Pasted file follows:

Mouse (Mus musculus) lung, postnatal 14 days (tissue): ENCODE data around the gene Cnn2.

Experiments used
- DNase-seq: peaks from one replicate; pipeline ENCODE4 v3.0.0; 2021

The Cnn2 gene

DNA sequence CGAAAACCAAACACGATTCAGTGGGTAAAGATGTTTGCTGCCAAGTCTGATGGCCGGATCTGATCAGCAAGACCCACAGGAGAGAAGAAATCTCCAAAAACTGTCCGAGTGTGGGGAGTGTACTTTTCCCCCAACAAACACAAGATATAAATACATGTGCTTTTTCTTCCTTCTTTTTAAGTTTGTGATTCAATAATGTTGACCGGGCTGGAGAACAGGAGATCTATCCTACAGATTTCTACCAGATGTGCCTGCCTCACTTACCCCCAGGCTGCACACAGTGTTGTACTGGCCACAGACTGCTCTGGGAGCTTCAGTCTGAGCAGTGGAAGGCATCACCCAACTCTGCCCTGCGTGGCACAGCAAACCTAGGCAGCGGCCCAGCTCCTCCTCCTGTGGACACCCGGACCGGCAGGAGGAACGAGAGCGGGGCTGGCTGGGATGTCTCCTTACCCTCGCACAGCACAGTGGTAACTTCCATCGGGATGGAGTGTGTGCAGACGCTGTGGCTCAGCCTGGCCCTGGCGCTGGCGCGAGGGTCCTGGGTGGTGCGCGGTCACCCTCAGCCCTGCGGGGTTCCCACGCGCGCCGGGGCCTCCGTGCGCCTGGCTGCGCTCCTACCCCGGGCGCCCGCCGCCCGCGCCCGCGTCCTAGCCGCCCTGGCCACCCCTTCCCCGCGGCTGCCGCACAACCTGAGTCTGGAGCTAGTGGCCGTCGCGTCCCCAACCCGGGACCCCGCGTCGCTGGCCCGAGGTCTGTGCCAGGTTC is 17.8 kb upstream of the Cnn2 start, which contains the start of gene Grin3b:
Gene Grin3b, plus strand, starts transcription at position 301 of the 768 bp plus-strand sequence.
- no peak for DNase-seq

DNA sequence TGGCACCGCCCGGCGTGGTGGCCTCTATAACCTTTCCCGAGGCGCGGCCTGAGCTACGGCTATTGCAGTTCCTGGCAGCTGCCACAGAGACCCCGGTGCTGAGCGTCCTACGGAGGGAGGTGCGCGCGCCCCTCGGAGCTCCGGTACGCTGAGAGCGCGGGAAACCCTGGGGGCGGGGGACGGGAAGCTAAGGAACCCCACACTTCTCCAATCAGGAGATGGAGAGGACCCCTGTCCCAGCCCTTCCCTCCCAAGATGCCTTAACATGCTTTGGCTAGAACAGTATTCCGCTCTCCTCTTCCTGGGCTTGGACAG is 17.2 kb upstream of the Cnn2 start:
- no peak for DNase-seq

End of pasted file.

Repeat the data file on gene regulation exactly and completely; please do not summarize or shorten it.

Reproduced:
Mouse (Mus musculus) lung, postnatal 14 days (tissue): ENCODE data around the gene Cnn2.

Experiments used
- DNase-seq: peaks from one replicate; pipeline ENCODE4 v3.0.0; 2021

The Cnn2 gene

DNA sequence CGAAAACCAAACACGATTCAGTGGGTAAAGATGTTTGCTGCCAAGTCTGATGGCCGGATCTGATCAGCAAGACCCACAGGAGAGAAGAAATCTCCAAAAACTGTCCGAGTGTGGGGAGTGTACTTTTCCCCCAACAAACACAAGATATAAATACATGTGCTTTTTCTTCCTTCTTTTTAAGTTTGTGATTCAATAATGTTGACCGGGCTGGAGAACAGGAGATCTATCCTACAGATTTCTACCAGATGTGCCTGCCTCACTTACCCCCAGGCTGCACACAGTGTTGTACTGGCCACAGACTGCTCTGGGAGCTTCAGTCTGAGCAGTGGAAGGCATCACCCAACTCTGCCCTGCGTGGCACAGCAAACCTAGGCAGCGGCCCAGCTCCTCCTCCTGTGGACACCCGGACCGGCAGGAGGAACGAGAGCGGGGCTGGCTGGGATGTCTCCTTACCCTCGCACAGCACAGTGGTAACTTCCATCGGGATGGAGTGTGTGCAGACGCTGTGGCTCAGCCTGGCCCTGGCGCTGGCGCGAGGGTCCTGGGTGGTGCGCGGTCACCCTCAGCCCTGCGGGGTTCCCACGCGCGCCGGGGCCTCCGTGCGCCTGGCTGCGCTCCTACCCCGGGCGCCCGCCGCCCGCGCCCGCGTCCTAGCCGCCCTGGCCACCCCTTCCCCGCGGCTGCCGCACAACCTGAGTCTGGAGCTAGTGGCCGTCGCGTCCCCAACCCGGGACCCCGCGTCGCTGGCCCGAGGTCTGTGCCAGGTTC is 17.8 kb upstream of the Cnn2 start, which contains the start of gene Grin3b:
Gene Grin3b, plus strand, starts transcription at position 301 of the 768 bp plus-strand sequence.
- no peak for DNase-seq

DNA sequence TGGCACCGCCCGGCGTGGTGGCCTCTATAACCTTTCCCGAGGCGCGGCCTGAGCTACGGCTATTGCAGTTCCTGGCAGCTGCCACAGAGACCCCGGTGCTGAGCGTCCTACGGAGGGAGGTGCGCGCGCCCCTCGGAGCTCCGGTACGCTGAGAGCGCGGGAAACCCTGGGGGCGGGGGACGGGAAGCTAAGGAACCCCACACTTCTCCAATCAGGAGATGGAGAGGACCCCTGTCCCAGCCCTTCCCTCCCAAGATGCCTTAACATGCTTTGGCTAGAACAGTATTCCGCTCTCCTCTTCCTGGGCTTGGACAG is 17.2 kb upstream of the Cnn2 start:
- no peak for DNase-seq